A professor of Electrical Engineering, Dwight is the Addie and Al Macovski Professor in the School of Engineering.


Please join us in congratulating Dwight for this well-deserved award!

Dr. Andrea Goldsmith wins 2019 IEEE Sumner Award
June 2018

Professor Andrea Goldsmith has been awarded the 2019 Eric E. Sumner Award. Andrea is the Stephen Harris professor in the School of Engineering.

Professor Goldsmith's research is focused on the design, analysis, and fundamental performance limits of wireless systems and networks, as well as the application of communications and signal processing to biology and neuroscience.

Her IEEE citation reads "For contributions to the fundamental understanding and innovation in adaptive and multiple antenna techniques for wireless communication networks."


The IEEE Eric E. Sumner Award was established by the IEEE Board of Directors in 1995.

It is named in honor of 1991 IEEE President Eric E. Sumner, who retired as Vice President, Operations Planning, AT&T Bell Laboratories after a long and distinguished career.

Please join us in congratulating Andrea for this well-deserved award!

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June 2018

Professor of Electrical Engineering Ayfur Ozgur Aydin has won the 2018 Okawa Foundation Research Grant. The Research Grant Presentation Ceremony will occur in San Francisco in September.

The mission of the Okawa Foundation is promotion and development in the field of Information and Communications Technology through awards and research grants as well as efforts to nurture researchers, engineers, and providers. It also seeks to promote diversity and ubiquitousness of human communication and thereby contribute to the peace and prosperity of humankind.


Please join us in congratulating Ayfer for this well-deserved award!


Read more about the Okawa Foundation: www.okawa-foundation.or.jp/en/outline/index.html

June 2018

A paper by Emeritus Professor Thomas Kailath and co-authors is included in the top 10 notable papers from the last 50 years of papers published in the journal "Linear Algebra and its Application (LAA)." LAA is published by Elsevier and was the first journal devoted to linear algebra.

Along with Thomas Kailath (Electrical Engineering), three more Stanford faculty have papers included in the notable papers list. Including Richard W. Cottle (Management Science and Engineering), George B. Dantzig (Operations Research and Computer Science), and G.H. Golub (Computer Science).

Please join us in congratulating Thomas Kailath along with all of the authors on their extraordinary contributions!


All of the notable papers are free to access, and are hosted in the Elsevier Mathematics Open Archive. The 10 notable papers are:

Complementary pivot theory of mathematical programming, Volume 1, Issue 1, January 1968, Pages 103-125, Richard W. Cottle, George B. Dantzig

On the Eneström-Kakeya theorem and its sharpness, Volume 28, December 1979, Pages 5-16, N. Anderson, E.B. Saff, R.S. Varga

A new look at the Lanczos algorithm for solving symmetric systems of linear equations, Volume 29, February 1980, Pages 323-346, B.N. Parlett

A generalization of the Eckart-Young-Mirsky matrix approximation theorem, Volumes 88–89, April 1987, Pages 317-327, G.H. Golub, Alan Hoffman, G.W. Stewart

Linear complexity parallel algorithms for linear systems of equations with recursive structure, Volumes 88–89, April 1987, Pages 271-315, I. Gohberg, T. Kailath, I. Koltracht, P. Lancaster

Scalings of matrices which have prespecified row sums and column sums via optimization, Volumes 114–115, March–April 1989, Pages 737-764, Uriel G. Rothblum, Hans Schneider

Pencils of complex and real symmetric and skew matrices, Volume 147, March 1991, Pages 323-371, Robert C. Thompson

Riemannian geometry and matrix geometric means, Volume 413, Issues 2–3, 1 March 2006, Pages 594-618, Rajendra Bhatia, John Holbrook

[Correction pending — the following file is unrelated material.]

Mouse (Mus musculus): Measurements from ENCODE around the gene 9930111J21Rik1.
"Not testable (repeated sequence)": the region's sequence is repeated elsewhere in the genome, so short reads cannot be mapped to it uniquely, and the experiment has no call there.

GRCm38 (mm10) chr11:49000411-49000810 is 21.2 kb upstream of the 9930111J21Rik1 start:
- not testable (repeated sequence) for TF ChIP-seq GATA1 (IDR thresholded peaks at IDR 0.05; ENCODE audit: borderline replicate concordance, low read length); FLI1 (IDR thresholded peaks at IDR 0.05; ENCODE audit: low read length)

A constructive version of the Boyle–Handelman theorem on the spectra of nonnegative matrices, Volume 436, Issue 6, 15 March 2012, Pages 1701-1709, Thomas J. Laffey

Perron–Frobenius theorem for nonnegative multilinear forms and extensions, Volume 438, Issue 2, 15 January 2013, Pages 738-749, S. Friedland, S. Gaubert, L. Han


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Emeritus professor James Gibbons
May 2018

Congratulations to emeritus professor Jim Gibbons! Recognized by Avenidas for his significant contributions in the social well-being of the community at large.

"[...T]he former Dean of the School of Engineering at Stanford, is known internationally for his important achievements in education and for his development of fabrication technologies that were foundational for the modern semiconductor industries in Silicon Valley and around the world. Less well known is the fact that his work has also contributed significantly to the social well-being of our community at large. Jim also served on no less than 13 boards in the Valley (among them Cisco, Raychem, SRI, Lockheed Martin, PARC, and more). In the educational field, he vastly expanded and improved the Stanford Instructional Television Network, which provided topnotch education via television to thousands of engineers at local companies. Again, this provided a crucial piece of "infrastructure" to the Valley, and was a forerunner of present internet courses.

His engagement with the Santa Clara Juvenile Hall in 1996 led him and his colleagues at SERA Learning to develop a successful program that teaches at-risk youth how to manage their anger and walk away from fights. SERA's "Skills for Managing Anger" course has since be used in 355 schools and juvenile justice applications across the country, including Columbine High School and NYC after 9 /11. It included new student centered teaching methods that Jim had developed for the Stanford Video program. Jim credits his wife Lynn who supported him in all his endeavors. He says: "She encouraged me to do things that would serve the needs of others." Avenidas is thrilled to celebrate Jim's amazing contributions and success."

The 2018 Lifetimes of Achievement honorees include Nancy Mueller, Dick Mansfield, Ellie Mansfield, Kristine Erving, John Erving, Christy Holloway and Jim Gibbons.


Excerpted from the Avenidas press release, "Avenidas Unveils Names of Community Contributors for the 2018 Avenidas Lifetime of Achievement Awards," February 12, 2018.